Have A Dream
Dr. Martin Luther King Jr.
on the steps at the Lincoln Memorial
in Washington D.C. on August 28, 1963
Audio Of Speech
am happy to join with you today in what will go
down in history as the greatest demonstration
for freedom in the history of our nation.
score years ago, a great American, in whose symbolic
shadow we stand signed the Emancipation Proclamation.
This momentous decree came as a great beacon light
of hope to millions of Negro slaves who had been
seared in the flames of withering injustice. It
came as a joyous daybreak to end the long night
one hundred years later, we must face the tragic
fact that the Negro is still not free. One hundred
years later, the life of the Negro is still sadly
crippled by the manacles of segregation and the
chains of discrimination. One hundred years later,
the Negro lives on a lonely island of poverty
in the midst of a vast ocean of material prosperity.
One hundred years later, the Negro is still languishing
in the corners of American society and finds himself
an exile in his own land. So we have come here
today to dramatize an appalling condition.
a sense we have come to our nation's capital to
cash a check. When the architects of our republic
wrote the magnificent words of the Constitution
and the declaration of Independence, they were
signing a promissory note to which every American
was to fall heir. This note was a promise that
all men would be guaranteed the inalienable rights
of life, liberty, and the pursuit of happiness.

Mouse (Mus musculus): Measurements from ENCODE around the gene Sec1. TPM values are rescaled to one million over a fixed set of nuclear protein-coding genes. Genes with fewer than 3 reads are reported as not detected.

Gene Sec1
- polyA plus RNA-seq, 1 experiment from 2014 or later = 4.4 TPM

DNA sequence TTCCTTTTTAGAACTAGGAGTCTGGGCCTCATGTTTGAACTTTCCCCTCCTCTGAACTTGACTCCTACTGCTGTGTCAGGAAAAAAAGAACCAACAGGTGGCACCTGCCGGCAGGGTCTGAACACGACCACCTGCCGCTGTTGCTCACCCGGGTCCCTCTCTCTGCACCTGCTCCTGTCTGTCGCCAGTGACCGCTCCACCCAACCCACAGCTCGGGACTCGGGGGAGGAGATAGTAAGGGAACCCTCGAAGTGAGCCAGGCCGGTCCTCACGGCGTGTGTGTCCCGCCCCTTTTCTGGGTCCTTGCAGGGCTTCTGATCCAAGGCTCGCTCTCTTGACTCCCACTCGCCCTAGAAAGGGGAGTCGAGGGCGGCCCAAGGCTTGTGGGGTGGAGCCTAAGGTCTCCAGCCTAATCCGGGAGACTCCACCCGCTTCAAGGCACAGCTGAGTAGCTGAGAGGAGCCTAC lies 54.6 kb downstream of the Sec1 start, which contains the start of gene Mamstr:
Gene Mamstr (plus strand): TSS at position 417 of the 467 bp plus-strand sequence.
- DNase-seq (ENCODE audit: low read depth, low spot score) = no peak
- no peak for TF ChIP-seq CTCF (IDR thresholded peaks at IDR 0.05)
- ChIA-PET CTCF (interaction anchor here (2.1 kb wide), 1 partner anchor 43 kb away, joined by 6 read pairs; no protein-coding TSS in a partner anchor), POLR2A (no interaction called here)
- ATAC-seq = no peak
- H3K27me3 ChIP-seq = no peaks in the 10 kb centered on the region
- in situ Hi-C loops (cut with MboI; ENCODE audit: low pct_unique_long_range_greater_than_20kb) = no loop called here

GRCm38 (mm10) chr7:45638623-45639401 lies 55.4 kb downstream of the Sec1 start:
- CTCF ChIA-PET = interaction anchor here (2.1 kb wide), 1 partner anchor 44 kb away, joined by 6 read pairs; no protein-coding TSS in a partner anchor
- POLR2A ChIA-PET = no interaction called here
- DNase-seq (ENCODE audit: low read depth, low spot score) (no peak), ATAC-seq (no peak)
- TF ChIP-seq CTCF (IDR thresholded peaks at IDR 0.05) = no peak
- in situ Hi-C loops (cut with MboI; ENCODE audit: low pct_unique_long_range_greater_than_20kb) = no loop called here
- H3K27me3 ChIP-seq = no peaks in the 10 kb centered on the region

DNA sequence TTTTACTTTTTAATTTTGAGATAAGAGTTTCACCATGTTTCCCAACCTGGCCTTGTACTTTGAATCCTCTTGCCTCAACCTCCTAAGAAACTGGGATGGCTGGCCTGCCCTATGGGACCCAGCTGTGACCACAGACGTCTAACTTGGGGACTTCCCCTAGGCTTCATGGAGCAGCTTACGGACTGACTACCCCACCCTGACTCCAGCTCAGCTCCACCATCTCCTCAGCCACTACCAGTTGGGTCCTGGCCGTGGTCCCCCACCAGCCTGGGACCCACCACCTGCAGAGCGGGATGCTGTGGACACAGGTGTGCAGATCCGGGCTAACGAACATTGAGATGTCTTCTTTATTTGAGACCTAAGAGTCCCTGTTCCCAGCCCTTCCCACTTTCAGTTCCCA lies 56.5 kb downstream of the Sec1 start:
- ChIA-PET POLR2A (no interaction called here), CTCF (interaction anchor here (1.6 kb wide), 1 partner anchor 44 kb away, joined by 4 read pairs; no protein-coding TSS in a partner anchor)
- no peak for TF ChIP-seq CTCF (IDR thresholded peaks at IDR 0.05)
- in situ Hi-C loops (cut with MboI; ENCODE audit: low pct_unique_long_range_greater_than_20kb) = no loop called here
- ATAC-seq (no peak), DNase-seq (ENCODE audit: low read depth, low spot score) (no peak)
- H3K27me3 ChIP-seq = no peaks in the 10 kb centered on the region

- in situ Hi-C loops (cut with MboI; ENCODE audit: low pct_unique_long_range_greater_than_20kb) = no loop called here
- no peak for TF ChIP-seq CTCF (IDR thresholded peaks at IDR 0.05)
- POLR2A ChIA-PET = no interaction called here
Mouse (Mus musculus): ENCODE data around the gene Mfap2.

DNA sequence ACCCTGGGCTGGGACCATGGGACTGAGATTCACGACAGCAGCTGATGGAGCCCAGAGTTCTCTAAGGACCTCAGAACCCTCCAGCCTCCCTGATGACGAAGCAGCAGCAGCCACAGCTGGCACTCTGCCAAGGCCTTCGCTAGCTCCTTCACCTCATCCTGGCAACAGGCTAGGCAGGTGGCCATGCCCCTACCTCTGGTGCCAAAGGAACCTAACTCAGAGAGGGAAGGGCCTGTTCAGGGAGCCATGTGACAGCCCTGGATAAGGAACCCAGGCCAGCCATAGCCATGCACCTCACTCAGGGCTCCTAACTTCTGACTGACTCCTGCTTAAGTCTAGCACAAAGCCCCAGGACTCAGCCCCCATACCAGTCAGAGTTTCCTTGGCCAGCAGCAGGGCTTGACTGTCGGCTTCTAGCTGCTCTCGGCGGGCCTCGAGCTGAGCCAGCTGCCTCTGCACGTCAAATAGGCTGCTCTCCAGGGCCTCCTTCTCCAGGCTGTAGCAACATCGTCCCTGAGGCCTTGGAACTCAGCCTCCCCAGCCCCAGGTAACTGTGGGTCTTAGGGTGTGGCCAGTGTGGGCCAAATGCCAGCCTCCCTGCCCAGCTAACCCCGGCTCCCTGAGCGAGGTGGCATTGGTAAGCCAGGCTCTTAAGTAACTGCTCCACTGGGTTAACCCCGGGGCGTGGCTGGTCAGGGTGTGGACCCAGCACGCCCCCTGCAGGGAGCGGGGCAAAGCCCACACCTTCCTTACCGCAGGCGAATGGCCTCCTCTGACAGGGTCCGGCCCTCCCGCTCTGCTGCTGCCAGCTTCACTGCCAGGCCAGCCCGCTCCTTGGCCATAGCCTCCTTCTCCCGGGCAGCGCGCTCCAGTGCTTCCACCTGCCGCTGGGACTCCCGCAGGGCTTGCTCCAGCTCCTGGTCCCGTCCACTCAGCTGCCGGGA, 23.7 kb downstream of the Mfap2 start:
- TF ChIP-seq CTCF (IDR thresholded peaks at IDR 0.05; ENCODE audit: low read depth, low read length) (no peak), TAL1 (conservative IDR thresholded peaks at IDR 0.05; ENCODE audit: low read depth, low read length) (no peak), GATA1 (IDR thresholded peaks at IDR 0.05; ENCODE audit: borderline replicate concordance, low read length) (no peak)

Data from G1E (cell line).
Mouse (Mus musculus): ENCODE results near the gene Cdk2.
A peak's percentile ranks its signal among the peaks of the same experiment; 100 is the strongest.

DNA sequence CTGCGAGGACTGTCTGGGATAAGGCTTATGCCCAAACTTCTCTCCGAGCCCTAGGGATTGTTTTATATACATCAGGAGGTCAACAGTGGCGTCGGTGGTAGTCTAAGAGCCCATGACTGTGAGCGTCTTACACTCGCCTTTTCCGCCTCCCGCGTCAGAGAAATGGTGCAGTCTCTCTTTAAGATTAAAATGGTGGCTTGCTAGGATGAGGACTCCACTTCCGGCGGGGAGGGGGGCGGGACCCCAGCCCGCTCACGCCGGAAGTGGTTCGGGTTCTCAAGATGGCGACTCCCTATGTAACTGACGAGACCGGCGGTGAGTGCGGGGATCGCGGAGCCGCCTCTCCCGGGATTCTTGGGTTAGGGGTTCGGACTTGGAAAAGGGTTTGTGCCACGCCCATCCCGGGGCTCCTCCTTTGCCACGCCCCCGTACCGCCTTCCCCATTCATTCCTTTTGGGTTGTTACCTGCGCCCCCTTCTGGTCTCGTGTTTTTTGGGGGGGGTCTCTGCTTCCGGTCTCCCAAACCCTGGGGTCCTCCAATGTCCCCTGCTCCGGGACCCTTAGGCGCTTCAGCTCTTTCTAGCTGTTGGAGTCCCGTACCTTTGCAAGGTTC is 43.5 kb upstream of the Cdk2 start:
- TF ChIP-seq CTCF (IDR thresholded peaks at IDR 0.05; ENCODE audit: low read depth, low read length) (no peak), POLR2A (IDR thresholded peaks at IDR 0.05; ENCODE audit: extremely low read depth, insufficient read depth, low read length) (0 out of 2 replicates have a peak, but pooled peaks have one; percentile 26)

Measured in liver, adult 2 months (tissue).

is obvious today that America has defaulted on
this promissory note insofar as her citizens of
color are concerned. Instead of honoring this
sacred obligation, America has given the Negro
people a bad check which has come back marked
"insufficient funds." But we refuse
to believe that the bank of justice is bankrupt.
We refuse to believe that there are insufficient
funds in the great vaults of opportunity of this
nation. So we have come to cash this check --
a check that will give us upon demand the riches
of freedom and the security of justice. We have
also come to this hallowed spot to remind America
of the fierce urgency of now. This is no time
to engage in the luxury of cooling off or to take
the tranquilizing drug of gradualism. Now is the
time to rise from the dark and desolate valley
of segregation to the sunlit path of racial justice.
Now is the time to open the doors of opportunity
to all of God's children. Now is the time to lift
our nation from the quicksands of racial injustice
to the solid rock of brotherhood.
Have A Dream Continued